If it wasn't for the grenade indicator popping up every time a German decided to turn me into soldier salad, I would have been toast more times than I can count. Yes, another potentially immersion-breaking artifice, but also a life saver. Especially when you have more than one of them coming at you. The enemy will also progressively retreat, stay behind cover, run from grenades (which you can't cook, unfortunately), aim effectively, savage you with melee attacks when you get too close, and generally provide a challenging opponent who's nearly as good at the game as you are. If the terrain is wide open enough, they might even flank you, although it's typically not an option. But they will toss the mashers at you just when you think you've gotten comfortable behind that wall. They won't really use the smoke grenades that much, but you certainly will, because there are a lot of guns, people, and other problems sitting between you and victory; a little extra battlefield haze goes a long way.
Fortunately, this dynamic isn't as useful in multiplayer, because the damage model is pretty steep. Unless you're on a large map with few people, you'll get popped before you can regenerate. Snipers can get one-shot kills, and other weapons can as well, if you aim for the head. In addition to deathmatch, team deathmatch, and CTF, you'll also get an HQ Mode and a Search and Destroy Mode. The last two are objective-based, with icons showing up on the map indicating where you need to go. In HQ mode, each side must attempt to establish their base. When their HQ is enabled, your team members can't respawn when they die, and you must destroy their HQ object to bring those folks back to life. If everyone on your team dies, it's game over. You'll also get one point for every second that your HQ is up, with the winner also determined by who gets the highest score, but primarily by who survives. Search and Destroy is pretty self-descriptive. You have to get to a object, typically an 88 gun or the like, and blow it up. The defender can defuse the bomb, or they can also win by killing your team before you plant the explosive.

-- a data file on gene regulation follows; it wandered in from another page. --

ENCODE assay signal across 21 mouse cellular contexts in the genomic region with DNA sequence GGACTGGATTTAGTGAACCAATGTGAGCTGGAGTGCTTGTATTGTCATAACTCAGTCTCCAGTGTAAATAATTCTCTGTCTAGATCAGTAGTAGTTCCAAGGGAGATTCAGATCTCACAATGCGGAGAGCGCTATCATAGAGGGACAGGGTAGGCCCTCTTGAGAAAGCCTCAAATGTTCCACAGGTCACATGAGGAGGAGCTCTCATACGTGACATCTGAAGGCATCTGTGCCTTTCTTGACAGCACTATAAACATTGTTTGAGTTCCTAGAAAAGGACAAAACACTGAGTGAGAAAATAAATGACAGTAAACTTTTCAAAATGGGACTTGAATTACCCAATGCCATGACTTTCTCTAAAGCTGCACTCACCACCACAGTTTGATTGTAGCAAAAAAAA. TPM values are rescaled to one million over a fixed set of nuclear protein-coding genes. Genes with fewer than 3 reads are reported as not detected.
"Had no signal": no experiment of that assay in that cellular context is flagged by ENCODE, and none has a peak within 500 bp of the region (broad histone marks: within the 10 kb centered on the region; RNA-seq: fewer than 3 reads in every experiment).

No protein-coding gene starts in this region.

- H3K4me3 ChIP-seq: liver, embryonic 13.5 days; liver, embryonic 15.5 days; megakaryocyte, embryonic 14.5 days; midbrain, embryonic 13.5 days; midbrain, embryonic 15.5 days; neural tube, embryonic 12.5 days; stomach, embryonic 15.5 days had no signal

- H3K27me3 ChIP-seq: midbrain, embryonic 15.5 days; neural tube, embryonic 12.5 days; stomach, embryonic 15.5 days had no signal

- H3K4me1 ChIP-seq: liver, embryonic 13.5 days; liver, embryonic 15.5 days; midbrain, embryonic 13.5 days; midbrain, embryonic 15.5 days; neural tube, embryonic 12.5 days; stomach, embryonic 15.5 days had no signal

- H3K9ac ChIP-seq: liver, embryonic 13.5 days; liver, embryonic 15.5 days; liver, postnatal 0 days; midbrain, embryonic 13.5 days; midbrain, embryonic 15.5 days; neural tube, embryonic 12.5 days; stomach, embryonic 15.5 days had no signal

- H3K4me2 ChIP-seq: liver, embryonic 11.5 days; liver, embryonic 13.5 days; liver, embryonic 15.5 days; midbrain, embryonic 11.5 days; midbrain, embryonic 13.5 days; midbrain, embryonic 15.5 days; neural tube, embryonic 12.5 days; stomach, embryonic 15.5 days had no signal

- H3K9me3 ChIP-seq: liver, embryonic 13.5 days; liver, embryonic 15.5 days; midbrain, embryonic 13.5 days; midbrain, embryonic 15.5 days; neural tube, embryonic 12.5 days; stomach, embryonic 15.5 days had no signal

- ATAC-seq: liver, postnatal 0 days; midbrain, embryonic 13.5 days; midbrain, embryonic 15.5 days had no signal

All in all, the weapons feel pretty well balanced, and the gameplay should be familiar to those who played the original Call of Duty. It doesn't outdo the single-player portion (nor did we expect it to), but it serves as a fine complement that should extend the life of the game. It has 13 maps, including three remakes from the original game, up to 32 players per server, VOIP chat, and two weapons not available in single-player. The levels I played felt generally balanced towards the maximum, and most of them are wide-open and multi-tiered. Campers will have a tough time finding a place to roost.
Call of Duty is part of a proud, if tired, subgenre of shooters, and once again it manages to rise above the weariness of the material to find something not only fresh but visceral and immediate. It looks great, it sounds awesome, and it provides both meaty single-player and multiplayer.
However, I find implementing regenerating health to be a little troublesome. It allows you to experience a kind of combat only a mythical super-soldier could withstand, and in so doing, propels the game from gritty authenticity to John Woo fantasy. It's difficult to feel like you're really there when you continue to move unabated after taking several MP44 rounds to the chest. Maybe I've just become to accustomed to the necessary fiction of health packs, but this doesn't feel like an honest alternative. Perhaps Call of Duty did fall sway to the evils of multi-platform development after all in implementing a Master Chief-like health system -- but without the science fiction context to go along with it. In the long run, it's up to the gamer to decide whether he can she can dig it. If you do, there's a really fun game to be found. It's just not as fun as it might have been.